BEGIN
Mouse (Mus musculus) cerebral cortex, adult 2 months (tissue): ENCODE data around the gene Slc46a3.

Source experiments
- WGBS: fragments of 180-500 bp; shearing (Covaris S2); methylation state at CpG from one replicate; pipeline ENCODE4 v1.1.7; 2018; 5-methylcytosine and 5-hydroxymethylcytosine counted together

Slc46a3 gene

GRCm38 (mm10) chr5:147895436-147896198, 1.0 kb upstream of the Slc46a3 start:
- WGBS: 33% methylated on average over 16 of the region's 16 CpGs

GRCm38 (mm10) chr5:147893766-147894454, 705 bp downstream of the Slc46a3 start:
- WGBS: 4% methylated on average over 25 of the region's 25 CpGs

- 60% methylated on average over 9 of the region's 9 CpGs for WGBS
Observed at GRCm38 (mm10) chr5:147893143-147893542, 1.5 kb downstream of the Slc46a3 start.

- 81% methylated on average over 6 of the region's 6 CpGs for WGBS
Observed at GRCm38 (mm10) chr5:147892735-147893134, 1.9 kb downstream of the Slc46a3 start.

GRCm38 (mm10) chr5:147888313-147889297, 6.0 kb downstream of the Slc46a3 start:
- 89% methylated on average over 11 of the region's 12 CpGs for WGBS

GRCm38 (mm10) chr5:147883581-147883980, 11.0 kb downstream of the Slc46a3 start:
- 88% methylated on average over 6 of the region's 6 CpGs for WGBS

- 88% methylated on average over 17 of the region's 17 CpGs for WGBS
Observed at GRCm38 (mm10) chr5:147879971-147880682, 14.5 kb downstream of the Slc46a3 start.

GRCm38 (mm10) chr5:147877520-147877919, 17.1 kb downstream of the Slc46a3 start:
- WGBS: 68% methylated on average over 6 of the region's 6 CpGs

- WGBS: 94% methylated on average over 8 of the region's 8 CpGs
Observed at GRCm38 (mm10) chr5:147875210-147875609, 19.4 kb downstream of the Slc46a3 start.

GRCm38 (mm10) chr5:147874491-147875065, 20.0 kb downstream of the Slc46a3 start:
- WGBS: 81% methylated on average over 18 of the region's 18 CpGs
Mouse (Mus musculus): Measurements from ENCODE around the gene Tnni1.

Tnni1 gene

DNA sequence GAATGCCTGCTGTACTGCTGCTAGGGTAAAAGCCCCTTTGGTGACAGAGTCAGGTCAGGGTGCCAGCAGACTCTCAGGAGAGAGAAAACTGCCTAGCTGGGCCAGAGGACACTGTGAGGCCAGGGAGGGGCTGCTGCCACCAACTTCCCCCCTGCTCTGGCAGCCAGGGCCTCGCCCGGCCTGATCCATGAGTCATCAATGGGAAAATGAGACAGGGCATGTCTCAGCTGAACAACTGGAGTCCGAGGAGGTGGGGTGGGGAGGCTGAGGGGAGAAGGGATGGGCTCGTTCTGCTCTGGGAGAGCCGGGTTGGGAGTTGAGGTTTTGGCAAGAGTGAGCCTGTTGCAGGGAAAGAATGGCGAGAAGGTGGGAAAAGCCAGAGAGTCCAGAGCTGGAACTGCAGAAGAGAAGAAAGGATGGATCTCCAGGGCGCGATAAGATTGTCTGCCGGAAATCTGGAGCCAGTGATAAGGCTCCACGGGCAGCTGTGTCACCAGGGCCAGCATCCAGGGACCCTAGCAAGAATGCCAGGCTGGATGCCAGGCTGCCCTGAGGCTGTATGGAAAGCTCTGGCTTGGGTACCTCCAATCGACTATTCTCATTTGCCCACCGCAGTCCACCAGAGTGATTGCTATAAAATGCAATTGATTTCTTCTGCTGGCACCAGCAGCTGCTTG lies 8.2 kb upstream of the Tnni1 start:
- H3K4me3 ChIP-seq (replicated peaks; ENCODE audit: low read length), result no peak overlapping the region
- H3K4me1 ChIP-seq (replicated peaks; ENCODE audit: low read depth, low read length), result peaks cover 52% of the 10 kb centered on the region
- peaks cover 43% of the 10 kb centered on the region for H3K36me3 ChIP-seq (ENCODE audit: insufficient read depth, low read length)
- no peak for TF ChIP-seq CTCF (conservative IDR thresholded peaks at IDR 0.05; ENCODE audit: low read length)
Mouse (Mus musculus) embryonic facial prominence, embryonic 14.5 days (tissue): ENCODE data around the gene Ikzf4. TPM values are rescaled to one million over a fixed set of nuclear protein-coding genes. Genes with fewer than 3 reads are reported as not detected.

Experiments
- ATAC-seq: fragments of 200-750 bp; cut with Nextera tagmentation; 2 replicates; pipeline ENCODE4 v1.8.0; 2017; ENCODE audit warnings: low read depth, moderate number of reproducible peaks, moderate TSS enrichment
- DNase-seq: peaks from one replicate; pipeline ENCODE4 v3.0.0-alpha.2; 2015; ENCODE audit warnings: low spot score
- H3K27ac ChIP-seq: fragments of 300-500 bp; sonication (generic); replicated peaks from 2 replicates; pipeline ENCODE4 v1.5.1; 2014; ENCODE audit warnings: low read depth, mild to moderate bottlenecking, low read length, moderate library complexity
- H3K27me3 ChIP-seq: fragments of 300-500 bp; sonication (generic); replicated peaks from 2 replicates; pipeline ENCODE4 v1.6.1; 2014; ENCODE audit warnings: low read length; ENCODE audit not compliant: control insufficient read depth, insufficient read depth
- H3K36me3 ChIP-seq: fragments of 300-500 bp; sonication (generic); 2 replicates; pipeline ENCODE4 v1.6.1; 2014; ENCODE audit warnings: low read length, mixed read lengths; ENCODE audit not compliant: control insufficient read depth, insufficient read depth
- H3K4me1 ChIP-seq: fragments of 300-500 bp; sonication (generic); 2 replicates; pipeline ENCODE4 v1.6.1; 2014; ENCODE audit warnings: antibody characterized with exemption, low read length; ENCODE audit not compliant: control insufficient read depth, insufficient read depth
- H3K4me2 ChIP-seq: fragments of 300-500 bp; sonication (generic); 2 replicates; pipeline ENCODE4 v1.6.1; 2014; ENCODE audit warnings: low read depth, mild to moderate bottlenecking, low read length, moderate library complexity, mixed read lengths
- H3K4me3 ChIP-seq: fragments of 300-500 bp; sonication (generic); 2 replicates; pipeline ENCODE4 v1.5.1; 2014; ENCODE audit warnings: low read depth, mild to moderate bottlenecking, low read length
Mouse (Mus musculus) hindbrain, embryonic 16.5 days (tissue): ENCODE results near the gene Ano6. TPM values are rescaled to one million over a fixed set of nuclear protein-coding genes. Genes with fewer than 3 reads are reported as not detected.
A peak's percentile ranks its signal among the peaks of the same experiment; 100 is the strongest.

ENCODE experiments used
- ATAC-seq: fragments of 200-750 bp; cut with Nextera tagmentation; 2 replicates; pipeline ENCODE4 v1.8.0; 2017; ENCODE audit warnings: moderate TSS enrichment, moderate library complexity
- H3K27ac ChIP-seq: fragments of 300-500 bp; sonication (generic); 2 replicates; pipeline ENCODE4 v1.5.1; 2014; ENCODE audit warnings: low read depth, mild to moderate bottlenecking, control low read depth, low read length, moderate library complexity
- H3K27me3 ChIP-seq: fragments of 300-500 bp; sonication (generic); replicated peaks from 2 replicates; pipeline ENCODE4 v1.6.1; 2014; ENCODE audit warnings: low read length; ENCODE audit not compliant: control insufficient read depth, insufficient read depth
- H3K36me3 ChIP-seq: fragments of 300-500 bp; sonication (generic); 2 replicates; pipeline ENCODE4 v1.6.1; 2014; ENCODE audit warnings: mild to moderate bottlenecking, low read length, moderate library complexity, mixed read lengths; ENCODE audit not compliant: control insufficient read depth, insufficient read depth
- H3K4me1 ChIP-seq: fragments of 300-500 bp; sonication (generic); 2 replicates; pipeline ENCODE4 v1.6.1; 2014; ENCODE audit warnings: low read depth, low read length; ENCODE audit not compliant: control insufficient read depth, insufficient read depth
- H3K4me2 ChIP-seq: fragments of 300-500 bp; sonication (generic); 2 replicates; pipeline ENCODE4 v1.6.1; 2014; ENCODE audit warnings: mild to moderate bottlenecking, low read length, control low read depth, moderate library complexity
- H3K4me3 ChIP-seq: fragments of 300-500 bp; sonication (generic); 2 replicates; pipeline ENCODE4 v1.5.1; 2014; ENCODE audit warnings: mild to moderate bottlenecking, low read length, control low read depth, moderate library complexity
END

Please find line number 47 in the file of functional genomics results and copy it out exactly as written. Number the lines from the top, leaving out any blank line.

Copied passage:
- H3K27me3 ChIP-seq: fragments of 300-500 bp; sonication (generic); replicated peaks from 2 replicates; pipeline ENCODE4 v1.6.1; 2014; ENCODE audit warnings: low read length; ENCODE audit not compliant: control insufficient read depth, insufficient read depth